"Those who fail to learn from history are condemned to repeat it." – Winston Churchill
The Patterson Foundation strengthens the efforts of people, organizations, and communities by focusing on issues that address mutual aspirations, foster wide participation, and encourage learning and sharing.
Identifying mutual aspirations requires communication and connection, goals which can seem impossible if we believe we are living in a divided nation.
How can we find our way to understanding? Where can we find common ground? Who has left us a blueprint for creating the trust that transcends differing opinions and ideologies? We may find some answers by looking back 157 years.
Abraham Lincoln and Frederick Douglass provide us a powerful example of two men with different opinions and agendas coming together against all odds to produce positive change.
In 1863, at the height of the Civil War, two men met for the first time. Though both resided in the North, their ideological differences were stark. One, a radical with a fiery spirit, called for immediate change and racial equality. The other was more cautious. While opposed to slavery, he was a patriot intent on preserving the Union.
One man was black, a famous abolitionist, the most photographed man of his time. The other was white, an embattled president who won his election with 38.9% of the vote—the poorest showing by any winning presidential candidate in American History.
By the time Abraham Lincoln and Frederick Douglass met, Douglass had made his disapproval of Lincoln well known. Yet, his love of country and his rage at the unfair treatment of black soldiers in the Union Army inspired him to go to the White House, without an appointment, to seek an audience with the president.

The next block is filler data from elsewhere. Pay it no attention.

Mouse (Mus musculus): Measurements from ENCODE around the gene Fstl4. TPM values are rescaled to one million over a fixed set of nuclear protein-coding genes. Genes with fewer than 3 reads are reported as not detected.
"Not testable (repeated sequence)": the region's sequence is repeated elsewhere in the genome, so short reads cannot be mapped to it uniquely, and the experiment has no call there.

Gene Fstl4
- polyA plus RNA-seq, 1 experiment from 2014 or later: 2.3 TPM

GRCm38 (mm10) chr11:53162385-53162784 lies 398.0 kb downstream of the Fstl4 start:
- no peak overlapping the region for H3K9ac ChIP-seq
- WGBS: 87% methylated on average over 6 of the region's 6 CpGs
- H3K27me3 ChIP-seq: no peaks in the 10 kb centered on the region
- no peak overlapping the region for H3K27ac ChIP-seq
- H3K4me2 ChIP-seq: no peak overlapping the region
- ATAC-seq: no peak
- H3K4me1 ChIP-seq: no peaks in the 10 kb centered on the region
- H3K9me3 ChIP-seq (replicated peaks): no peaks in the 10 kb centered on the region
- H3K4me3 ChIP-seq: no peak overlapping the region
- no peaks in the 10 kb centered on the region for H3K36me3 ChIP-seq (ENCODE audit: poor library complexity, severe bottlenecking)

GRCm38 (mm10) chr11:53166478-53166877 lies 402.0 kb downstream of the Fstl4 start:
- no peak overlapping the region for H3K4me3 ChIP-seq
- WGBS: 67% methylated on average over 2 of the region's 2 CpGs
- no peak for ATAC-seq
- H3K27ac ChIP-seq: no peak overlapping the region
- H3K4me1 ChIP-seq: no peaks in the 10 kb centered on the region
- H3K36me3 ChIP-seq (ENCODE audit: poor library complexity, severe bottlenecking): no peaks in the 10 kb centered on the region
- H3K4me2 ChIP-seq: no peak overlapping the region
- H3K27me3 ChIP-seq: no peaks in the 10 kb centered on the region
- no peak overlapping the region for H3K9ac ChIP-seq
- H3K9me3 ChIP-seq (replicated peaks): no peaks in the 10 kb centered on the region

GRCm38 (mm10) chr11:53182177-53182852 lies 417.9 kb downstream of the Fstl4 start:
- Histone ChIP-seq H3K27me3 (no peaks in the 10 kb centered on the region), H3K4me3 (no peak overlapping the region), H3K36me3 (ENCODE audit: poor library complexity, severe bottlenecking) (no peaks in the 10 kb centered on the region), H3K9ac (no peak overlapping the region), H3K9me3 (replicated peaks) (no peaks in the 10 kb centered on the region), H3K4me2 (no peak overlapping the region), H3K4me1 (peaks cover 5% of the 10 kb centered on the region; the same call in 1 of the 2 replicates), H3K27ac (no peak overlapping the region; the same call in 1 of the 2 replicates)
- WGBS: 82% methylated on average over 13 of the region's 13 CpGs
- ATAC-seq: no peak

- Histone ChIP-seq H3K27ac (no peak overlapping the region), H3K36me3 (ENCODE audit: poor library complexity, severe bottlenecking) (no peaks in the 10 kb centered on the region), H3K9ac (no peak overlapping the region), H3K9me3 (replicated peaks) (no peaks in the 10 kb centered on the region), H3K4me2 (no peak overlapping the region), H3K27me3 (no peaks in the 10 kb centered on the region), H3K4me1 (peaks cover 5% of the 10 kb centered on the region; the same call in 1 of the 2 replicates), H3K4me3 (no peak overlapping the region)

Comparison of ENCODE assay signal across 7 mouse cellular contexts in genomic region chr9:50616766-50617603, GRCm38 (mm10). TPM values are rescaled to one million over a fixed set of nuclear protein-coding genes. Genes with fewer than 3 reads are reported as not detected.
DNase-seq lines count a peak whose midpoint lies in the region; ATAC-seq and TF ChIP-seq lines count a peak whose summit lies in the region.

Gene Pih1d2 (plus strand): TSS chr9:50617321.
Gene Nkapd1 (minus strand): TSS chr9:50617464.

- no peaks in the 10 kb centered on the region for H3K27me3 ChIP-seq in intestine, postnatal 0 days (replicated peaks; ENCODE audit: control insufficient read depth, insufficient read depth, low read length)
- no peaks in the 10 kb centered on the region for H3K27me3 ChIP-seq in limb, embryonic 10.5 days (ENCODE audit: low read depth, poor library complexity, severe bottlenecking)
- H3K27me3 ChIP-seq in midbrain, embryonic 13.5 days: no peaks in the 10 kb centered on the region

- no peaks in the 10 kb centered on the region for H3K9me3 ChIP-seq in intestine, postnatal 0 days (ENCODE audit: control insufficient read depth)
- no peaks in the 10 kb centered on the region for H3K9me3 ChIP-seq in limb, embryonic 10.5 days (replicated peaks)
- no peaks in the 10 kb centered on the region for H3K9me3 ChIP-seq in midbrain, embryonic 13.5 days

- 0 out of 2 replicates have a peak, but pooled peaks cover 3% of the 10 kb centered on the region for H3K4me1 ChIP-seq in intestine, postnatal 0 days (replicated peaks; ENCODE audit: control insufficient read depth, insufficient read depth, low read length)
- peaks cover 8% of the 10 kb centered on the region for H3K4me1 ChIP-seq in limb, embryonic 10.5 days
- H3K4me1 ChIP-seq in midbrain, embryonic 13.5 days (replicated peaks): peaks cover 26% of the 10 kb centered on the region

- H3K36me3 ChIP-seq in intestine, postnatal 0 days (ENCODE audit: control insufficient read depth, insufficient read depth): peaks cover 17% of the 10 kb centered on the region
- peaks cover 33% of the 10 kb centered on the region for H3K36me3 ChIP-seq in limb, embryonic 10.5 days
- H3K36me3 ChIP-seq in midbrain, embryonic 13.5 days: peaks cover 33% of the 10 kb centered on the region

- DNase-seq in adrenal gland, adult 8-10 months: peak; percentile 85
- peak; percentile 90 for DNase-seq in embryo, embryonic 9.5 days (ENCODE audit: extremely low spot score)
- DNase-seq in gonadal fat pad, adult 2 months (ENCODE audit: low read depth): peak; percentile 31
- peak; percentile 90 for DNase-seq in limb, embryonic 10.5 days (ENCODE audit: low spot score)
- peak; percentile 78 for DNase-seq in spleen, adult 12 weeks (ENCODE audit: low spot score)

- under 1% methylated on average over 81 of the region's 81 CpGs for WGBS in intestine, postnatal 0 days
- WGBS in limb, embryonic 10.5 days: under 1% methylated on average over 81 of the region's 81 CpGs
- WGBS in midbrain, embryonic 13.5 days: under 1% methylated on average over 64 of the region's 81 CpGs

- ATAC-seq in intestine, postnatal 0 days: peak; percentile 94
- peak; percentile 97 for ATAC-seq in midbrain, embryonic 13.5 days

Abraham Lincoln was not afraid to hear from those who disagreed with him. He welcomed the opportunity to listen to people with differing views.
Abraham Lincoln and Frederick Douglass: A Walk to Respect, a one-act play by Beth Duda, with spoken word poetry by Cedric Hameed, was originally presented in February of 2020 by The Patterson Foundation in partnership with Westcoast Black Theatre Troupe. The play's performances were followed by audience discussions as part of Honoring & Onward, a celebration of The Patterson Foundation's first decade of service.
To bring the inspiration and hope of these two men to a wider audience, The Patterson Foundation is hosting a virtual viewing of the play, Abraham Lincoln and Frederick Douglass: A Walk to Respect, on December 1, followed by a panel discussion with the playwright and members of the creative team.
Abraham Lincoln and Frederick Douglass, A Walk to Respect encapsulates everything The Patterson Foundation hopes the community can glean from Aspirations to Actions (A2A). Ever-learning and ever-evolving, A2A began with the idea that our community would be stronger if more individuals had the skills to convene civil, listening-heavy community conversations. To meet on even ground to discuss topics from different perspectives while discovering shared aspirations and a way to move forward. Abraham Lincoln and Frederick Douglass were not two peas in a pod. They had different ideologies and strategies for achieving what they believed was in our country's best interest. But guided by a deep mutual respect, their spirited conversations can model a more productive way to debate, find common ground, and, most importantly, deepen trust between neighbors.
The new guided discussion groups opening after the December 1, 2020, digital screening of Abraham Lincoln and Frederick Douglass will explore the play's themes using two avenues. For those more comfortable in a discussion setting, an "academic" track. For those eager to express through art, an "artistic" track. The incomparable Ben Tollefson and spoken-word poet, Cedric Hameed, will lead both tracks in roughly five meetings. These discussion groups offer a new way for Aspirations to Actions to connect with community and foster new perspectives.
Register for the 7pm December 1, 2020, digital showing of Abraham Lincoln and Frederick Douglass, A Walk to Respect using this link. We look forward to engaging with you!